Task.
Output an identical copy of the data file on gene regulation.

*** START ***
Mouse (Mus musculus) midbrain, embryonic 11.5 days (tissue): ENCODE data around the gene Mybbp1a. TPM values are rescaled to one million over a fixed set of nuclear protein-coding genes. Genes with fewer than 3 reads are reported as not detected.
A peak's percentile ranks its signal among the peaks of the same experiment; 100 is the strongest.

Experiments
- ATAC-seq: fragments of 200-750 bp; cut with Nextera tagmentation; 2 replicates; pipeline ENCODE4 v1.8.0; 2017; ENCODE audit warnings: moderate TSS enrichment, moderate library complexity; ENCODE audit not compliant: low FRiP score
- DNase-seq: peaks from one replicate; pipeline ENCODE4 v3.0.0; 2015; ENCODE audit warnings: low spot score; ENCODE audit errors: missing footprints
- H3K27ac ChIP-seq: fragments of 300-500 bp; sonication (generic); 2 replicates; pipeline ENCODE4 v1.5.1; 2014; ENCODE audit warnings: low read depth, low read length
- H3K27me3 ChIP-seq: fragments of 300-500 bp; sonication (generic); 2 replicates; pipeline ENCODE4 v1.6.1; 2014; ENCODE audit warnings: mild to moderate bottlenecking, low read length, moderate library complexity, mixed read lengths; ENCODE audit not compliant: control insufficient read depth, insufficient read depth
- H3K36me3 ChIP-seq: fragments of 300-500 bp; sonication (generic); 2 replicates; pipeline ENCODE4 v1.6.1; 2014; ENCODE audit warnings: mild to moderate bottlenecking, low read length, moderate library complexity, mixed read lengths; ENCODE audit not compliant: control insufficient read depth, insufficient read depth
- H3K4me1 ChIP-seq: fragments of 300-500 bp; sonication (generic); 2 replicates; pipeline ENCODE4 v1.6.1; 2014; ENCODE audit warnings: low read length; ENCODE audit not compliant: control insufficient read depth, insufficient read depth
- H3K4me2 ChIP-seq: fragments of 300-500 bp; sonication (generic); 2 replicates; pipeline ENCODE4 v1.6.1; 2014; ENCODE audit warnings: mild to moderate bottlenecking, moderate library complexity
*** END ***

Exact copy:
Mouse (Mus musculus) midbrain, embryonic 11.5 days (tissue): ENCODE data around the gene Mybbp1a. TPM values are rescaled to one million over a fixed set of nuclear protein-coding genes. Genes with fewer than 3 reads are reported as not detected.
A peak's percentile ranks its signal among the peaks of the same experiment; 100 is the strongest.

Experiments
- ATAC-seq: fragments of 200-750 bp; cut with Nextera tagmentation; 2 replicates; pipeline ENCODE4 v1.8.0; 2017; ENCODE audit warnings: moderate TSS enrichment, moderate library complexity; ENCODE audit not compliant: low FRiP score
- DNase-seq: peaks from one replicate; pipeline ENCODE4 v3.0.0; 2015; ENCODE audit warnings: low spot score; ENCODE audit errors: missing footprints
- H3K27ac ChIP-seq: fragments of 300-500 bp; sonication (generic); 2 replicates; pipeline ENCODE4 v1.5.1; 2014; ENCODE audit warnings: low read depth, low read length
- H3K27me3 ChIP-seq: fragments of 300-500 bp; sonication (generic); 2 replicates; pipeline ENCODE4 v1.6.1; 2014; ENCODE audit warnings: mild to moderate bottlenecking, low read length, moderate library complexity, mixed read lengths; ENCODE audit not compliant: control insufficient read depth, insufficient read depth
- H3K36me3 ChIP-seq: fragments of 300-500 bp; sonication (generic); 2 replicates; pipeline ENCODE4 v1.6.1; 2014; ENCODE audit warnings: mild to moderate bottlenecking, low read length, moderate library complexity, mixed read lengths; ENCODE audit not compliant: control insufficient read depth, insufficient read depth
- H3K4me1 ChIP-seq: fragments of 300-500 bp; sonication (generic); 2 replicates; pipeline ENCODE4 v1.6.1; 2014; ENCODE audit warnings: low read length; ENCODE audit not compliant: control insufficient read depth, insufficient read depth
- H3K4me2 ChIP-seq: fragments of 300-500 bp; sonication (generic); 2 replicates; pipeline ENCODE4 v1.6.1; 2014; ENCODE audit warnings: mild to moderate bottlenecking, moderate library complexity